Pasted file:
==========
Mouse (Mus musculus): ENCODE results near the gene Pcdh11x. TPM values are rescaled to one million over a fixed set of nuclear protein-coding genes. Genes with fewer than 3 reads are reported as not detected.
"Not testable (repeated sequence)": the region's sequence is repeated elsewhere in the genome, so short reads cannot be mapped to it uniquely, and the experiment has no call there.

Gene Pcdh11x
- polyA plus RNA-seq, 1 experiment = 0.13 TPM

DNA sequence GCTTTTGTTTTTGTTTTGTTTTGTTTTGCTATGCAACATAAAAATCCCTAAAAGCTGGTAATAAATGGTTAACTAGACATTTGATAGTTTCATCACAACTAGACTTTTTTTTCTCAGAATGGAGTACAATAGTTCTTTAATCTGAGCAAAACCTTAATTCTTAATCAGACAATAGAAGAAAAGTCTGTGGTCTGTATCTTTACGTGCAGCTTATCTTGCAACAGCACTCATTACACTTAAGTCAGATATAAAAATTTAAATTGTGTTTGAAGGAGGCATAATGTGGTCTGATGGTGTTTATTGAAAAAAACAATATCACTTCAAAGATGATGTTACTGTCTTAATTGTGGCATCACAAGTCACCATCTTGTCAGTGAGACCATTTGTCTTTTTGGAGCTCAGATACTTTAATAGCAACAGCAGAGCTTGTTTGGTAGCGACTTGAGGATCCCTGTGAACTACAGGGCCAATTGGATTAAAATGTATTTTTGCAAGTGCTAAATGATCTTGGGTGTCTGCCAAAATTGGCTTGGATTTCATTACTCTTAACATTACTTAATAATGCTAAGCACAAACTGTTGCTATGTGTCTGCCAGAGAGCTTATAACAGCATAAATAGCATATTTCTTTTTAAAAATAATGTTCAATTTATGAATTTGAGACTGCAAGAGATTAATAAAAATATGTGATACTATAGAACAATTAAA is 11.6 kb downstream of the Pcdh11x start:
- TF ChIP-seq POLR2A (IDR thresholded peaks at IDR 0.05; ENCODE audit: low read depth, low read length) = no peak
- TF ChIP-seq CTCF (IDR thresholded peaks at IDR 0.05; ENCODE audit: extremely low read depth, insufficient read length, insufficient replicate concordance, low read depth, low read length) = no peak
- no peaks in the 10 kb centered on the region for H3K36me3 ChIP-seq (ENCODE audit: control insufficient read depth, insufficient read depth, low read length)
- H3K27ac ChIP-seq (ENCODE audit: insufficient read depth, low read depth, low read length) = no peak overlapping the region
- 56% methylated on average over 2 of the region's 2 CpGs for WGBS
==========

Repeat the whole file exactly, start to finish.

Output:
Mouse (Mus musculus): ENCODE results near the gene Pcdh11x. TPM values are rescaled to one million over a fixed set of nuclear protein-coding genes. Genes with fewer than 3 reads are reported as not detected.
"Not testable (repeated sequence)": the region's sequence is repeated elsewhere in the genome, so short reads cannot be mapped to it uniquely, and the experiment has no call there.

Gene Pcdh11x
- polyA plus RNA-seq, 1 experiment = 0.13 TPM

DNA sequence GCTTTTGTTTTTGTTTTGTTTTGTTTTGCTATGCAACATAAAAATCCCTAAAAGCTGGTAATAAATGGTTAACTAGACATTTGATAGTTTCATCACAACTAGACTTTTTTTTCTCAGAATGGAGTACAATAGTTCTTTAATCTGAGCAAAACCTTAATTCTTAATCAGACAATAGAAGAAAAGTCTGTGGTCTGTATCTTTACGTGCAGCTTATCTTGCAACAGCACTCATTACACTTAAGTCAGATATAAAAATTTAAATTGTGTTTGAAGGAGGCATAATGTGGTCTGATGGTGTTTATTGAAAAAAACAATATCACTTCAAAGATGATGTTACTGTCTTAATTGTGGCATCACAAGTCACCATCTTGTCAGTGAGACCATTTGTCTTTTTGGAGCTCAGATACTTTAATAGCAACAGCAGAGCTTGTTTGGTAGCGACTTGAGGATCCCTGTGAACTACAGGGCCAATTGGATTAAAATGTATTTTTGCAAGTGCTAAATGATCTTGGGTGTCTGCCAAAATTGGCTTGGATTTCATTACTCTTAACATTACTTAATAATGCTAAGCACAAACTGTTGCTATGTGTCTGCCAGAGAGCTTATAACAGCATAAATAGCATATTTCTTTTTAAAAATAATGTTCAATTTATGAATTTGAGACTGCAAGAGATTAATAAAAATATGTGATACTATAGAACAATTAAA is 11.6 kb downstream of the Pcdh11x start:
- TF ChIP-seq POLR2A (IDR thresholded peaks at IDR 0.05; ENCODE audit: low read depth, low read length) = no peak
- TF ChIP-seq CTCF (IDR thresholded peaks at IDR 0.05; ENCODE audit: extremely low read depth, insufficient read length, insufficient replicate concordance, low read depth, low read length) = no peak
- no peaks in the 10 kb centered on the region for H3K36me3 ChIP-seq (ENCODE audit: control insufficient read depth, insufficient read depth, low read length)
- H3K27ac ChIP-seq (ENCODE audit: insufficient read depth, low read depth, low read length) = no peak overlapping the region
- 56% methylated on average over 2 of the region's 2 CpGs for WGBS